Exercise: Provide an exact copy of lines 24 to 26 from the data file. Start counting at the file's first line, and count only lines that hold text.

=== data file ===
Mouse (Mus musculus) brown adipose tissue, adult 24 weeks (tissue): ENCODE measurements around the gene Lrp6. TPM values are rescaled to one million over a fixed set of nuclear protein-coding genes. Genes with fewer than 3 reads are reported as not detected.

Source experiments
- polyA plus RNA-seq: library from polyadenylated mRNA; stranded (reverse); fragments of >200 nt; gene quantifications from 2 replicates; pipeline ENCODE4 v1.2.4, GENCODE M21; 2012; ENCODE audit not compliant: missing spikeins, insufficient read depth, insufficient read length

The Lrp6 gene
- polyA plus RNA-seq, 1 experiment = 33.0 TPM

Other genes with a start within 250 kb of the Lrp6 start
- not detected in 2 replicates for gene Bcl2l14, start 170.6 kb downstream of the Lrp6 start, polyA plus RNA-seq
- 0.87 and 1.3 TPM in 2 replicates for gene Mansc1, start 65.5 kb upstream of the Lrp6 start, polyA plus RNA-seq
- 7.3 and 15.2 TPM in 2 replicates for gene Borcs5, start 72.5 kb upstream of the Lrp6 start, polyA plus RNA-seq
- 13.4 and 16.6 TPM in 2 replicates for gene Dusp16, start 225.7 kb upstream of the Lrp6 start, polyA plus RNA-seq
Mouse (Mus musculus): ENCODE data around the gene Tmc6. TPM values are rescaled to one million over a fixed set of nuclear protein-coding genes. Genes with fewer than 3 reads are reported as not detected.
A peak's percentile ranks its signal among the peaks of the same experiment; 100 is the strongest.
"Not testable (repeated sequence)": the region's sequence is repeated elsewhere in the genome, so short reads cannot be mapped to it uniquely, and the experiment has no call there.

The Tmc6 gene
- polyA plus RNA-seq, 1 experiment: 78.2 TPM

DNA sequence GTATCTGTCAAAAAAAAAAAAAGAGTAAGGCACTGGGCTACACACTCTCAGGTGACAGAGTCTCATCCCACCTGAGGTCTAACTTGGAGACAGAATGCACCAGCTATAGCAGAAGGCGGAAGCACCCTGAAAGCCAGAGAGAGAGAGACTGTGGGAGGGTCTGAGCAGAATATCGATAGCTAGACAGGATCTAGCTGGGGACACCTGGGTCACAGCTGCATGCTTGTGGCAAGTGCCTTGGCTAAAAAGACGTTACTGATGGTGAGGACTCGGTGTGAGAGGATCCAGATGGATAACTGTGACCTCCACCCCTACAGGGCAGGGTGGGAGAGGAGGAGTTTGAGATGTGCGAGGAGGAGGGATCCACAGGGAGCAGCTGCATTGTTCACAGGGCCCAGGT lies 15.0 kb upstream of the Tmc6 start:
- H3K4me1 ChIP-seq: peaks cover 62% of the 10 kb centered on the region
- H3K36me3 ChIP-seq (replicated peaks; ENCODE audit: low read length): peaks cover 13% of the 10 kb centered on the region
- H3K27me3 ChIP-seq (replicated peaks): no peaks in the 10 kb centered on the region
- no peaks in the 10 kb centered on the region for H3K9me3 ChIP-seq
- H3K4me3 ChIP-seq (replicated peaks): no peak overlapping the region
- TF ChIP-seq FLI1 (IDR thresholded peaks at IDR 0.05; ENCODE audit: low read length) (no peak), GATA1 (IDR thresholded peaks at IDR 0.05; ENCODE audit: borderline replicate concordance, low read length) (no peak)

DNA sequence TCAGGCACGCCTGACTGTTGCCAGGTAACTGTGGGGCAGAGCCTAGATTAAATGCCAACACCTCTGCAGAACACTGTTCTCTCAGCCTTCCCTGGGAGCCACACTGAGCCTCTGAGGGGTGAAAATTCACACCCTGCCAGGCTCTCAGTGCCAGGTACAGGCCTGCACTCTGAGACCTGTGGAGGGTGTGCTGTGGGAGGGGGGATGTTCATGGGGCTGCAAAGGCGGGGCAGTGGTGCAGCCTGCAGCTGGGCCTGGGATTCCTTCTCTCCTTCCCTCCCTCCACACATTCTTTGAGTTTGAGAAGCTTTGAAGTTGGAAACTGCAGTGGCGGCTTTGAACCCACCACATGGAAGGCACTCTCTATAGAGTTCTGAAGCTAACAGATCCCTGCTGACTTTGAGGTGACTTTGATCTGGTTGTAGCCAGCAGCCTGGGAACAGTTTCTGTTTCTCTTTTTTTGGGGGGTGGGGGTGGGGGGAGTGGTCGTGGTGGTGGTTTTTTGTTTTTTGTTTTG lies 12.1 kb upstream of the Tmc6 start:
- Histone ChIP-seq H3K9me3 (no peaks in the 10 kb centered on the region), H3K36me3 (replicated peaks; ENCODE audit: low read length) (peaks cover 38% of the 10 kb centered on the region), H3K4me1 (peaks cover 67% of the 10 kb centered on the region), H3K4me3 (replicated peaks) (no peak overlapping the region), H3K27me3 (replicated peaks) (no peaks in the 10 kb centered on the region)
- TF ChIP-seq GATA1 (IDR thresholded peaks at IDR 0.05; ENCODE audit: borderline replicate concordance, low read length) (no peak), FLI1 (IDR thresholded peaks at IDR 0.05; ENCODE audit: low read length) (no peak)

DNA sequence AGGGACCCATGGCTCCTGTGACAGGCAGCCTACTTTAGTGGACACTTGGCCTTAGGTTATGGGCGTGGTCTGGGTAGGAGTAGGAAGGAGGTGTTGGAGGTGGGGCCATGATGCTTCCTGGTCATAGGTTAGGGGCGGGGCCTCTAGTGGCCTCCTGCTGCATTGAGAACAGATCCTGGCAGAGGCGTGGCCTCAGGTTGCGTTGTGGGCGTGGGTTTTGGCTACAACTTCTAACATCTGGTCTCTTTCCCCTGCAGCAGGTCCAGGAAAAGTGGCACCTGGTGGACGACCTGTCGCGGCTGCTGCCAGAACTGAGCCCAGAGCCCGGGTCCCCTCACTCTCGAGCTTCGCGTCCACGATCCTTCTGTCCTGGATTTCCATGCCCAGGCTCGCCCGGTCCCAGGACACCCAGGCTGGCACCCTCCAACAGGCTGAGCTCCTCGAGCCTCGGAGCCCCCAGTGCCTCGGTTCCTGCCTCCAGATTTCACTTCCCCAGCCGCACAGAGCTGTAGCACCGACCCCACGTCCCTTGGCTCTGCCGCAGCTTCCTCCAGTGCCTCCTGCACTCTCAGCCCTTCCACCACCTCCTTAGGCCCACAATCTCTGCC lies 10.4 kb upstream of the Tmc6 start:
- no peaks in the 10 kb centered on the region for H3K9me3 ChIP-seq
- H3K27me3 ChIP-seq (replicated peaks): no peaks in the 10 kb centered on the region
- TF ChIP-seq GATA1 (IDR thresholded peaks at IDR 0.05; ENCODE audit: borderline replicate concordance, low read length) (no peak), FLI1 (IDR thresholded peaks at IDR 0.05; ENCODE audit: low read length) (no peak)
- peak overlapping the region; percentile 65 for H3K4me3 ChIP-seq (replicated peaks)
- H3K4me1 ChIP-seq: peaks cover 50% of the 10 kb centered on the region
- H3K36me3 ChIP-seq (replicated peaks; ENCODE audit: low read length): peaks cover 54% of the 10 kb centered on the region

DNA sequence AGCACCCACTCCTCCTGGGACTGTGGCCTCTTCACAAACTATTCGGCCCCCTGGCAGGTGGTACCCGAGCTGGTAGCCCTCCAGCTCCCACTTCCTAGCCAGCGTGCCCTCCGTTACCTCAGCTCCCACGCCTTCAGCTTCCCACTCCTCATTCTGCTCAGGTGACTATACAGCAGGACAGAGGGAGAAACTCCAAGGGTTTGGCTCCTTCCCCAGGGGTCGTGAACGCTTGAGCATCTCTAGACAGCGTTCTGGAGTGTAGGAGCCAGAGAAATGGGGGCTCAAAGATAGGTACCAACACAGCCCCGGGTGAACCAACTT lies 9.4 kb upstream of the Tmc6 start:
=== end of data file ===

- Histone ChIP-seq H3K9me3 (no peaks in the 10 kb centered on the region), H3K36me3 (replicated peaks; ENCODE audit: low read length) (peaks cover 38% of the 10 kb centered on the region), H3K4me1 (peaks cover 67% of the 10 kb centered on the region), H3K4me3 (replicated peaks) (no peak overlapping the region), H3K27me3 (replicated peaks) (no peaks in the 10 kb centered on the region)
- TF ChIP-seq GATA1 (IDR thresholded peaks at IDR 0.05; ENCODE audit: borderline replicate concordance, low read length) (no peak), FLI1 (IDR thresholded peaks at IDR 0.05; ENCODE audit: low read length) (no peak)

DNA sequence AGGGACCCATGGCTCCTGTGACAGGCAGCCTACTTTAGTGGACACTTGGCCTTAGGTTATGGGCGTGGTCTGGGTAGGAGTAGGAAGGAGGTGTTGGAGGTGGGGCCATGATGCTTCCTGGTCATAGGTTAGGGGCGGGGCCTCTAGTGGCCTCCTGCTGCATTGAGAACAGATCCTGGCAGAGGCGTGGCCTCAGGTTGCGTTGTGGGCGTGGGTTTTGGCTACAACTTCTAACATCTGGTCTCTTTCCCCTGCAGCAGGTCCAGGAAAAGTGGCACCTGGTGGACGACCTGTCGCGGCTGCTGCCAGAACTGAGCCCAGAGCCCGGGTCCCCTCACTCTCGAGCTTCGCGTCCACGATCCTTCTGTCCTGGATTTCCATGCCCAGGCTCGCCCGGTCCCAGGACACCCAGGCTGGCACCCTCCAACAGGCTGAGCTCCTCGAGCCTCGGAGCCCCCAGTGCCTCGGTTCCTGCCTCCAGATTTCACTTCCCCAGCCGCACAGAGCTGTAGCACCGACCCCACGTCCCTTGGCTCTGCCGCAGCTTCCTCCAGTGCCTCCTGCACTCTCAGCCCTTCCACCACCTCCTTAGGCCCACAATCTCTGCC lies 10.4 kb upstream of the Tmc6 start: